He was in the habit of coming into the office early in the morning, and, without any preliminaries, would proceed to his table, and write as if he had just stepped out a moment before. It was one of his characteristics, I think, to do what he designed doing at once, for he was a true economist of time, and acted while persons generally would be getting ready to act. He would frequently turn round and ask my opinion of some subject on which he happened to be writing. A conversation, perhaps a controversy, would ensue. His object was not so much to ascertain my opinions, as to place his own mind in a condition to act sufficiently. When our talk was ended, he would resume his writing.
I remember well his appearance in the Inquisition.* His speeches in that society were always truly admirable. The logic, the wit, the sunny humor, the raillery, were alike irresistible. The same wide resources of mind that he subsequently displayed in the pulpit were exhibited in the Inquisition debates, and we all felt that when we had him as an opponent we had much to fear. I remember, too, his lectures on "Fishes" and "Insects," before the Mechanics' Institute. They embodied the most graceful and witching blending together of humor and science I ever listened to. I shall never forget his account of the ant-lion, which convulsed every one present. Had Mr. Perkins devoted himself to humorous literature, he would have stood at the head of American writers in that line. Indeed, as a humorist, original and gentle, he could scarcely be excelled. But so well developed were all the faculties of his mind, that, notwithstanding the prominence of his humor when compared with the humor of others, it only balanced his other faculties.

In the summer of 1835, Mr. Perkins engaged with two or three friends in a manufacturing enterprise at Pomeroy, Ohio. Active exercise kept him in health, and for a few months he was contented at Pomeroy, superintending and planning for a large company of workmen; but the enterprise was not remunerative, and, in the autumn of 1837, Mr. Perkins abandoned it and returned to Cincinnati. He projected several books, but the following year completed only a series of critical and historical articles for the New York Quarterly, and the North American Review. In January, 1838, he delivered an address before the Ohio Historical Society, at Columbus, on "Subjects of Western History." He immediately afterward projected "The Annals of the West," which, as William H. Channing has said, is "a work whose accuracy, completeness, thoroughness of research, clear method, and graceful perspicuity of style show his admirable qualifications for an historian."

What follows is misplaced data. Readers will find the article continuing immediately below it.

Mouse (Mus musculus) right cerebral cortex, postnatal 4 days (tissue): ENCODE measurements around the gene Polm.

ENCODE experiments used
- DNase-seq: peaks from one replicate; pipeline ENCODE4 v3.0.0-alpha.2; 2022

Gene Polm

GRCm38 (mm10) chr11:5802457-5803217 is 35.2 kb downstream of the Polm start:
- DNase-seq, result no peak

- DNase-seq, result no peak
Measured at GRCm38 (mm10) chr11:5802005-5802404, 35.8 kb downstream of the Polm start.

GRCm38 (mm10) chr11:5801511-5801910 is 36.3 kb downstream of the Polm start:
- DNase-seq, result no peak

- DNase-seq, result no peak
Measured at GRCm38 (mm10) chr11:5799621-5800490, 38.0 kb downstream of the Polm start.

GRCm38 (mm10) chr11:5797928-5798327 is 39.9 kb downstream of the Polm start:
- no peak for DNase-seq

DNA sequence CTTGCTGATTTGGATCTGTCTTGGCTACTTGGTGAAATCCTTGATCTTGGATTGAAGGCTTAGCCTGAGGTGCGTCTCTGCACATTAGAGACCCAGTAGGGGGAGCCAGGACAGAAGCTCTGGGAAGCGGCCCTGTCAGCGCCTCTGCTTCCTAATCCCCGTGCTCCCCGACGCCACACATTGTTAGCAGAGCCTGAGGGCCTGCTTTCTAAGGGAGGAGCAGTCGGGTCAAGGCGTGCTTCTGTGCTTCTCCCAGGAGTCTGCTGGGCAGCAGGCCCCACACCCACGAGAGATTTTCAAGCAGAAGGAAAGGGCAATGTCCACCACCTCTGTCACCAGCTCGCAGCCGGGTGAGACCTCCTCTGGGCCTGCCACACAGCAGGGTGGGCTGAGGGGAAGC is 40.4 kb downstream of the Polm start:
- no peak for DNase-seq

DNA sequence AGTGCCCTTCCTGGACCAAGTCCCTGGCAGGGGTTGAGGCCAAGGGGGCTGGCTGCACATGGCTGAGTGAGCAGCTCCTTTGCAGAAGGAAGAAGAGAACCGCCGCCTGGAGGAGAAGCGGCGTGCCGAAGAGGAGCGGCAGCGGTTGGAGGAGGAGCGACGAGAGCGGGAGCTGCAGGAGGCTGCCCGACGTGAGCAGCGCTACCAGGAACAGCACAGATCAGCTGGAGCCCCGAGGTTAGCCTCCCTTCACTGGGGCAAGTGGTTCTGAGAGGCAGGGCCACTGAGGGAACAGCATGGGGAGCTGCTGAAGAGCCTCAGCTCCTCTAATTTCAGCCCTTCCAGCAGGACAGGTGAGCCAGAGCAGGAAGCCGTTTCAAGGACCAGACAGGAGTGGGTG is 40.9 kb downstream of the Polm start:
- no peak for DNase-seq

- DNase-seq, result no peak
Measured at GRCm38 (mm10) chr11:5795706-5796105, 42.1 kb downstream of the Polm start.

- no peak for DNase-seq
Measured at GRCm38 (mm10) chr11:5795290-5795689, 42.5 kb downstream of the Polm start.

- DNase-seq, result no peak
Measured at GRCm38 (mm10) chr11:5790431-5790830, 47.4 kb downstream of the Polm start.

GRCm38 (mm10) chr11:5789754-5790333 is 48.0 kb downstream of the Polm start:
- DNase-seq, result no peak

In articles on "Early French Travelers in the West," "English Discoveries in the Ohio Valley," "Fifty Years of Ohio," "The Pioneers of Kentucky," "The NorthWestern Territory," and on "The Literature of the West," Mr. Perkins exhibited not only penetrating analysis, sound judgment, and regard for truth, but liberal foresight, and abiding faith.

In 1839 Mr. Perkins became Minister-at-large to the poor of Cincinnati. He gave his best powers of mind and body, with earnest devotion, to the numerous duties that office required, and instituted benevolent enterprises from which the poor of Cincinnati now derive protection and consolation. Peculiar gifts of sympathetic presentiment, and of eloquent speech, together with Christian feeling and purpose, manifested by Mr. Perkins as Mlinister-at-large, led the Unitarian Society of' Cincinnati, in 1841, to invite him to become its pastor. He accepted. He did not, however, forego literary pursuits, and he manifested wise and active interest in public education, visiting schools and delivering lectures, criticising old and suggesting new methods. Especially did he demonstrate the wisdom of better education for girls than either public or private schools then usually afforded.